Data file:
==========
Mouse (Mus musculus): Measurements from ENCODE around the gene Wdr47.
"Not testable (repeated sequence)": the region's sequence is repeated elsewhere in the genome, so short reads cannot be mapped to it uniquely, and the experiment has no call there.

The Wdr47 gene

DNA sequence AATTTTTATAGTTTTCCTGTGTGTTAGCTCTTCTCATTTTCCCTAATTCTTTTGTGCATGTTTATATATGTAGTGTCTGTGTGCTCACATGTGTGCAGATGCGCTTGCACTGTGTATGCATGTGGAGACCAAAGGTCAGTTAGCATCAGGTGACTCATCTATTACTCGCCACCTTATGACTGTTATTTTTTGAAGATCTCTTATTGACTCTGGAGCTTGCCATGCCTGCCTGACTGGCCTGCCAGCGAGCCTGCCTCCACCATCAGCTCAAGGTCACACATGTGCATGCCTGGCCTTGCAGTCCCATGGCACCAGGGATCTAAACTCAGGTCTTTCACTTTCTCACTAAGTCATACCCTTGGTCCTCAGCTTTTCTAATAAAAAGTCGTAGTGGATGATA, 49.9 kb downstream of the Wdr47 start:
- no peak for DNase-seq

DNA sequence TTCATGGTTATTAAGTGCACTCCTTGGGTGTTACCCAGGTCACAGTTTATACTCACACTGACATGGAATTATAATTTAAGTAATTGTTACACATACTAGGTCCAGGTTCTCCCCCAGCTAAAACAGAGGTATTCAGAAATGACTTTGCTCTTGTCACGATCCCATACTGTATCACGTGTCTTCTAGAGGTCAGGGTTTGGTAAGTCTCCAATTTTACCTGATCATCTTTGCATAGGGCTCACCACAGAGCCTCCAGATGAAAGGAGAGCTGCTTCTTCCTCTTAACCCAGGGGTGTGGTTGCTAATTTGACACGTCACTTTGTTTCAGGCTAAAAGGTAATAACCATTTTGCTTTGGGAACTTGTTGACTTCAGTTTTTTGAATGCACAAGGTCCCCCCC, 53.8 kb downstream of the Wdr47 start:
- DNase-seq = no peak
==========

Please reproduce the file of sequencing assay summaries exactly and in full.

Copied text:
Mouse (Mus musculus): Measurements from ENCODE around the gene Wdr47.
"Not testable (repeated sequence)": the region's sequence is repeated elsewhere in the genome, so short reads cannot be mapped to it uniquely, and the experiment has no call there.

The Wdr47 gene

DNA sequence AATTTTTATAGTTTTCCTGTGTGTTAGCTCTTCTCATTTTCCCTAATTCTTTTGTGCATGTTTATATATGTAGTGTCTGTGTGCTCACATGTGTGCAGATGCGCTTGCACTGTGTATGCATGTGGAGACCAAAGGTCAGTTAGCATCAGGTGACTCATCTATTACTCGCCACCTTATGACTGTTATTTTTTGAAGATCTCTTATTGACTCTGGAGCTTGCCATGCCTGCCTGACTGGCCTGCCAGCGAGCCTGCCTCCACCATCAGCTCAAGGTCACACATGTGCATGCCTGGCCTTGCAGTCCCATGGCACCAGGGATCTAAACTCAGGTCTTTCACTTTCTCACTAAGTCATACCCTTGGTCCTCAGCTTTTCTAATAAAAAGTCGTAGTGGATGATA, 49.9 kb downstream of the Wdr47 start:
- no peak for DNase-seq

DNA sequence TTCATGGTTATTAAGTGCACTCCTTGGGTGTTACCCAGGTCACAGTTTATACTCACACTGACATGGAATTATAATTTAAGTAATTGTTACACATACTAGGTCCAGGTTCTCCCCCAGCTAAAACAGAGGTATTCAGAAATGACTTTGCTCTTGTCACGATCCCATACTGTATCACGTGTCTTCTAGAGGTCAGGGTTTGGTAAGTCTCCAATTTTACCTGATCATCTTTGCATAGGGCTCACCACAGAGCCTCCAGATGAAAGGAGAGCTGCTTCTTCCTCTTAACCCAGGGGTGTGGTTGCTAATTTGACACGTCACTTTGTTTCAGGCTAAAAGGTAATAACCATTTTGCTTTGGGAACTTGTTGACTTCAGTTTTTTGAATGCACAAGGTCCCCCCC, 53.8 kb downstream of the Wdr47 start:
- DNase-seq = no peak